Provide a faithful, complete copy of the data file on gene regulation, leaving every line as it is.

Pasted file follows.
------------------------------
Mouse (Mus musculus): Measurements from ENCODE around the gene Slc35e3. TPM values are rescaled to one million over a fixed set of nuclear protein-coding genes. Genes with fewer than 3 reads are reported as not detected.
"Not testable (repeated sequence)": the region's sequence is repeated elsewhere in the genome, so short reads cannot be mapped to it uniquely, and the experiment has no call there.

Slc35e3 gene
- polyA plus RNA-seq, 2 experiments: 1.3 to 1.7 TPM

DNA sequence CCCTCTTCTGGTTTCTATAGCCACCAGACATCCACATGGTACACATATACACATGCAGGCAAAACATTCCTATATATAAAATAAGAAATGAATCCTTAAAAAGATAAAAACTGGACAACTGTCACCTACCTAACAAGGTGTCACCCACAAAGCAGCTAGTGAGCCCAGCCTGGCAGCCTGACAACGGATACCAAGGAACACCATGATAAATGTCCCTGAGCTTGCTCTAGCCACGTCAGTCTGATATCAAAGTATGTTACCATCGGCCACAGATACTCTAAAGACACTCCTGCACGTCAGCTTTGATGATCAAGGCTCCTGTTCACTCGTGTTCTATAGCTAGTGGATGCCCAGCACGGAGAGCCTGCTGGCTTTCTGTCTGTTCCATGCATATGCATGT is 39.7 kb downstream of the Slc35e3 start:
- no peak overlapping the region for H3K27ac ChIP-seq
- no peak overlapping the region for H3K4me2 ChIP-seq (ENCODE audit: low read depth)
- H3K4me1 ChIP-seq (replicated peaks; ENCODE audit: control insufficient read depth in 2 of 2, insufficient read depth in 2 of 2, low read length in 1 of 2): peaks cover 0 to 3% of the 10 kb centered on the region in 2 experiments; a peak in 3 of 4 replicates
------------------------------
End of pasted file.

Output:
Mouse (Mus musculus): Measurements from ENCODE around the gene Slc35e3. TPM values are rescaled to one million over a fixed set of nuclear protein-coding genes. Genes with fewer than 3 reads are reported as not detected.
"Not testable (repeated sequence)": the region's sequence is repeated elsewhere in the genome, so short reads cannot be mapped to it uniquely, and the experiment has no call there.

Slc35e3 gene
- polyA plus RNA-seq, 2 experiments: 1.3 to 1.7 TPM

DNA sequence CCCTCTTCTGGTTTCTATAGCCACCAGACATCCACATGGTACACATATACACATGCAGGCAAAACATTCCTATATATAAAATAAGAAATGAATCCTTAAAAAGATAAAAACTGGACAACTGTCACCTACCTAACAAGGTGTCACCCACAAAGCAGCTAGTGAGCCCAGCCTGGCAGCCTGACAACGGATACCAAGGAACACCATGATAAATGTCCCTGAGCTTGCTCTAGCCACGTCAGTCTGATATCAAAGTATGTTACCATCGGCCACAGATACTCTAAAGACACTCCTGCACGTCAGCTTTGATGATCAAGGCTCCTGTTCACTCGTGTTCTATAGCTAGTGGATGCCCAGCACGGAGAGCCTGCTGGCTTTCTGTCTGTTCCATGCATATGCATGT is 39.7 kb downstream of the Slc35e3 start:
- no peak overlapping the region for H3K27ac ChIP-seq
- no peak overlapping the region for H3K4me2 ChIP-seq (ENCODE audit: low read depth)
- H3K4me1 ChIP-seq (replicated peaks; ENCODE audit: control insufficient read depth in 2 of 2, insufficient read depth in 2 of 2, low read length in 1 of 2): peaks cover 0 to 3% of the 10 kb centered on the region in 2 experiments; a peak in 3 of 4 replicates